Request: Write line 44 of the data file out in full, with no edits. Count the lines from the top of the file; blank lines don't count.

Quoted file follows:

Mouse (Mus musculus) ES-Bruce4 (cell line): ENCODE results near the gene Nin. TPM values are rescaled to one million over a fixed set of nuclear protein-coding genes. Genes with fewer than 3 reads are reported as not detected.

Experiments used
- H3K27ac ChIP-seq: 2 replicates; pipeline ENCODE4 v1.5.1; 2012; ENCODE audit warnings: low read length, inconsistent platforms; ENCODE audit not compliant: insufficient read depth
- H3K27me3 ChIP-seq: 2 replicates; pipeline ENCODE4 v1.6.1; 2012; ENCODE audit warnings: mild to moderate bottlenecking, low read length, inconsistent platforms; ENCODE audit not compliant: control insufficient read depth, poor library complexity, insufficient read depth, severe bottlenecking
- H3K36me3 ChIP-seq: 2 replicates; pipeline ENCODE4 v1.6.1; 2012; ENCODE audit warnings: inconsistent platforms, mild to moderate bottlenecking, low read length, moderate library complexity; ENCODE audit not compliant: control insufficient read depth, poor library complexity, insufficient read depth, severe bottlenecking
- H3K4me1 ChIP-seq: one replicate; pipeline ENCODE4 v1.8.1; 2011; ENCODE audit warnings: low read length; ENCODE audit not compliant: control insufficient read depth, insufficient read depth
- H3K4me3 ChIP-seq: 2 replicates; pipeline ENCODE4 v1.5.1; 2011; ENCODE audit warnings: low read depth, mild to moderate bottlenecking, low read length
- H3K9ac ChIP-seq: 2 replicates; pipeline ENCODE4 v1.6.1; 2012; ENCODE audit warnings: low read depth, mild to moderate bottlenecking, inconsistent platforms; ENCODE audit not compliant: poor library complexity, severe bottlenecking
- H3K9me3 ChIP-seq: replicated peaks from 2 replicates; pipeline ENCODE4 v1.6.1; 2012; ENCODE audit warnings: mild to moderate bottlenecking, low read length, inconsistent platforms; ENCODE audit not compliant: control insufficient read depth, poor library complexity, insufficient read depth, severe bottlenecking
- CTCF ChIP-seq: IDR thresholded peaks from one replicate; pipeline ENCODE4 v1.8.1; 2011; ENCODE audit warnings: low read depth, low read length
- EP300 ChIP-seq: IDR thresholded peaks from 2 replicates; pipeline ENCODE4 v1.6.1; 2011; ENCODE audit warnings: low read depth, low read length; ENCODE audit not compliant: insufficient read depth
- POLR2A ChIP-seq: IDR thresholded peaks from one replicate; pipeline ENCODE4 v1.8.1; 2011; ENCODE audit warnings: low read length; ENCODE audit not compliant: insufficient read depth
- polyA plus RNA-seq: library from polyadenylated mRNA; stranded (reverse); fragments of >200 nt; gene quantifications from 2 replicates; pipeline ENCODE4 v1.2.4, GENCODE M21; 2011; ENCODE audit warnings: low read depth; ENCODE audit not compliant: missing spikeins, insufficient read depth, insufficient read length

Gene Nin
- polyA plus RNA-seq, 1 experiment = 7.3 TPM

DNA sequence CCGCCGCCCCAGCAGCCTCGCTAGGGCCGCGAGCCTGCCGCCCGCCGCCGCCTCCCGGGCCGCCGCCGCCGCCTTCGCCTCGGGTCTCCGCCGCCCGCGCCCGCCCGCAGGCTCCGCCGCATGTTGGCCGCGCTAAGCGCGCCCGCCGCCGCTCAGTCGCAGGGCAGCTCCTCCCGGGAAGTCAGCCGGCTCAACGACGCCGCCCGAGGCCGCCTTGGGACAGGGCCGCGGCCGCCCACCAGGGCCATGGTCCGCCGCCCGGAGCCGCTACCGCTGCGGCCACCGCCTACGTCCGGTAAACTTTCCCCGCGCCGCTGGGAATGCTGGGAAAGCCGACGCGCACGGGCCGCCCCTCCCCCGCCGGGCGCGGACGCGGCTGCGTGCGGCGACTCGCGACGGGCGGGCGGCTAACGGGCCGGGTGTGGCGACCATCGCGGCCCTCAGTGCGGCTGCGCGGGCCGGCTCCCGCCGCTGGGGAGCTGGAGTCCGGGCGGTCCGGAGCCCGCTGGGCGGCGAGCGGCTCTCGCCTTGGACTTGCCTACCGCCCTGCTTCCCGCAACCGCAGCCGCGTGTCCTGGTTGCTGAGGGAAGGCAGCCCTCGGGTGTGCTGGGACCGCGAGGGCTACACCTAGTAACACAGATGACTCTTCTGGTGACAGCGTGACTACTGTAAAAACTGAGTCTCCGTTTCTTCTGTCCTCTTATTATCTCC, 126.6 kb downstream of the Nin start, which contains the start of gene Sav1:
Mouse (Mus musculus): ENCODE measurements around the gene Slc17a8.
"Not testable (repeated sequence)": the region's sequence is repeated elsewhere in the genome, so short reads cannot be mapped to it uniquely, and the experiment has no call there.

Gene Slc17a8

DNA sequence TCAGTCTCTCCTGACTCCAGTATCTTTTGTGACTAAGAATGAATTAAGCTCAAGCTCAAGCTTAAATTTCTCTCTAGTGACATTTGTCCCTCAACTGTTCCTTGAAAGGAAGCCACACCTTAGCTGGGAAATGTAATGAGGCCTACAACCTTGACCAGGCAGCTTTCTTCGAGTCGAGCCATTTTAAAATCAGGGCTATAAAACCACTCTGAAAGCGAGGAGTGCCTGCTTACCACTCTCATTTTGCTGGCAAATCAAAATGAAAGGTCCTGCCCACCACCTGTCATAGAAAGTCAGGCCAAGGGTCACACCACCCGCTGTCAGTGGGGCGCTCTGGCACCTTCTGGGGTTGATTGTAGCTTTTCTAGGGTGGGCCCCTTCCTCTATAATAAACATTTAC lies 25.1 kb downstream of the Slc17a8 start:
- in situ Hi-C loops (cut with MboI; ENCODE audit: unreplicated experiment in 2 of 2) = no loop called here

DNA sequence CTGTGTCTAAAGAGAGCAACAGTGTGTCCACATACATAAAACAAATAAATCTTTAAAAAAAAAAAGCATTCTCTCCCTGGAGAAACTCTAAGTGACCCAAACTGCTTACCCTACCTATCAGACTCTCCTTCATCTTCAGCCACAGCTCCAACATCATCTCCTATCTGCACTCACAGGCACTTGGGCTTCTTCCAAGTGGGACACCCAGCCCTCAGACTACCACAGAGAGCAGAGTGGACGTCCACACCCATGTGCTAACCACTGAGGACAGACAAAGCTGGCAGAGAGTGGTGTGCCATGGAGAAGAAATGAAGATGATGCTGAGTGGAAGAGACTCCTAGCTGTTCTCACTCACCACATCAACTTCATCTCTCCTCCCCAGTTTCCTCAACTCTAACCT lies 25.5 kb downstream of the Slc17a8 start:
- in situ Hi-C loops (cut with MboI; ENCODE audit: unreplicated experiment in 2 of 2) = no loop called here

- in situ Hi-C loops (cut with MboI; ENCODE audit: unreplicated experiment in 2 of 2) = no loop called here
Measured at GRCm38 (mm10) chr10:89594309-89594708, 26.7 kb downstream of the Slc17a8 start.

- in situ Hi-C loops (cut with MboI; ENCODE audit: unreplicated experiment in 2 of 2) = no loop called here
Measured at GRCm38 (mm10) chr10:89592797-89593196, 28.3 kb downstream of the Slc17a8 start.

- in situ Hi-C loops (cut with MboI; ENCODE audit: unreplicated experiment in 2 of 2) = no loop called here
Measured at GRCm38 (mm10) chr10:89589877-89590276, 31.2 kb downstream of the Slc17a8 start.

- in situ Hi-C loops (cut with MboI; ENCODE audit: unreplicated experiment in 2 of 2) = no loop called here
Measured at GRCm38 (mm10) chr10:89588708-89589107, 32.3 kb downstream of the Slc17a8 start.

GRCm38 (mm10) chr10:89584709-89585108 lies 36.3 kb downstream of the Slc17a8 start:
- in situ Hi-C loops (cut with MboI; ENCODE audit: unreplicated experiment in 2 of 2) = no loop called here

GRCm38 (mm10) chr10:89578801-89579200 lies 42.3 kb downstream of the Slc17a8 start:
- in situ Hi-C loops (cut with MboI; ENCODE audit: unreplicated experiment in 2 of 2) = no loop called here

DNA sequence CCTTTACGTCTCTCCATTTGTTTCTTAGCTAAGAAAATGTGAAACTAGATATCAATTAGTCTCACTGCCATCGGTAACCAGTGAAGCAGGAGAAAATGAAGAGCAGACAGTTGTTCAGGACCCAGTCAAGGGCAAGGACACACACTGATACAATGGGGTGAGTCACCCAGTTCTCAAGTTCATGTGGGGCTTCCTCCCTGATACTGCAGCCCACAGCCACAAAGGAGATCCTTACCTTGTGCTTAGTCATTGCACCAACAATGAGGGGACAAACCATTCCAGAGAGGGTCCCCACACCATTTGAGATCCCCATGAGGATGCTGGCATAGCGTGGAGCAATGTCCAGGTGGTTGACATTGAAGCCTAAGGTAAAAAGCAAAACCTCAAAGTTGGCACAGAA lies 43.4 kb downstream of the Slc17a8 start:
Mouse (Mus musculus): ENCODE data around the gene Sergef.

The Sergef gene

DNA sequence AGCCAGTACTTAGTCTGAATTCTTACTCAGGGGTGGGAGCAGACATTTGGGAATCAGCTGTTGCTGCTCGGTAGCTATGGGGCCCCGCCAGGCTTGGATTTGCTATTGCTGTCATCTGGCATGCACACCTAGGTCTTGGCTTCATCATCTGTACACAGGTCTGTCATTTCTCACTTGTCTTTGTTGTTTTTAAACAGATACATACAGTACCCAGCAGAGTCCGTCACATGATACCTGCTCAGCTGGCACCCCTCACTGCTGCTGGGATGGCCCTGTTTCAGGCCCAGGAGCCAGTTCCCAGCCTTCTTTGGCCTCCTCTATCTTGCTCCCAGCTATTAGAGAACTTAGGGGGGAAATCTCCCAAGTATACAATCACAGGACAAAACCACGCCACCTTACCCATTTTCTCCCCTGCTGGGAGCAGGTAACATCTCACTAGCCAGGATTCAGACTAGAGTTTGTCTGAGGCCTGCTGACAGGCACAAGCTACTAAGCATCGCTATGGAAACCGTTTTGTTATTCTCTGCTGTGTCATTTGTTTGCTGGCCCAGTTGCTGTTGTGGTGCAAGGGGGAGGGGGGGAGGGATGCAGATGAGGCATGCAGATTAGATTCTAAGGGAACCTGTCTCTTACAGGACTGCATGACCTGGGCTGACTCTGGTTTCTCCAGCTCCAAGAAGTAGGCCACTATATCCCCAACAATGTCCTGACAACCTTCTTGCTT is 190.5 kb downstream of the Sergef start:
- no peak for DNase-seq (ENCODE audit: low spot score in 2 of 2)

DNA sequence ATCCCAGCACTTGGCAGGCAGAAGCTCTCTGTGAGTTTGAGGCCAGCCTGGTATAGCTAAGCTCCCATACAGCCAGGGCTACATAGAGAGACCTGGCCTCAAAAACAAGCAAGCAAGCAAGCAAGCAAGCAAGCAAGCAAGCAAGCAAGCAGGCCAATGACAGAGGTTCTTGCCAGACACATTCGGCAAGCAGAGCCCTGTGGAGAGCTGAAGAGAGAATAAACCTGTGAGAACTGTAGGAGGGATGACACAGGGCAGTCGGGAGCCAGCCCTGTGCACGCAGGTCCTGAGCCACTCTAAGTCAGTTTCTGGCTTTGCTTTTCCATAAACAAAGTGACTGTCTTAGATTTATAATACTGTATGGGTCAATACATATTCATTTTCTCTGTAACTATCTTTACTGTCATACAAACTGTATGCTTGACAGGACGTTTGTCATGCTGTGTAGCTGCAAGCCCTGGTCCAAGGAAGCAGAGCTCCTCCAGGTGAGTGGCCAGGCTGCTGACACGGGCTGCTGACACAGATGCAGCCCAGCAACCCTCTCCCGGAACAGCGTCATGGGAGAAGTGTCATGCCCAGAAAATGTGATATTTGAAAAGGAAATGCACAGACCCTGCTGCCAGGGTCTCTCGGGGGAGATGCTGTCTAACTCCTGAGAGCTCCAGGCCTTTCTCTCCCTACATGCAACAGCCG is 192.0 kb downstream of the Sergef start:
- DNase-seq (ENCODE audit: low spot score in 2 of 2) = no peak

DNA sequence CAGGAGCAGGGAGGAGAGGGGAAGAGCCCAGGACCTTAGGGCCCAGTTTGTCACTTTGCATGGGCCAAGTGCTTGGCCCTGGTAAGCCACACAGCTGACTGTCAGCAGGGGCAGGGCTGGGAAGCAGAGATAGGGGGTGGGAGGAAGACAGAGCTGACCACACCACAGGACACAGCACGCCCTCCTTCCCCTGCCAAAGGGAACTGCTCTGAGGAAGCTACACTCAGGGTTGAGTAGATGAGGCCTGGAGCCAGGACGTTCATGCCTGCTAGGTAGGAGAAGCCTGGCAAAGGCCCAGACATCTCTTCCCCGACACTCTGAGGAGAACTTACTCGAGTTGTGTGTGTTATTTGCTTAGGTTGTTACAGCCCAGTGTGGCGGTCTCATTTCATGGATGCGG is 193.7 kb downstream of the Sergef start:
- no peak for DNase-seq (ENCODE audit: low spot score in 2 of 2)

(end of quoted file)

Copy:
- no peak for DNase-seq (ENCODE audit: low spot score in 2 of 2)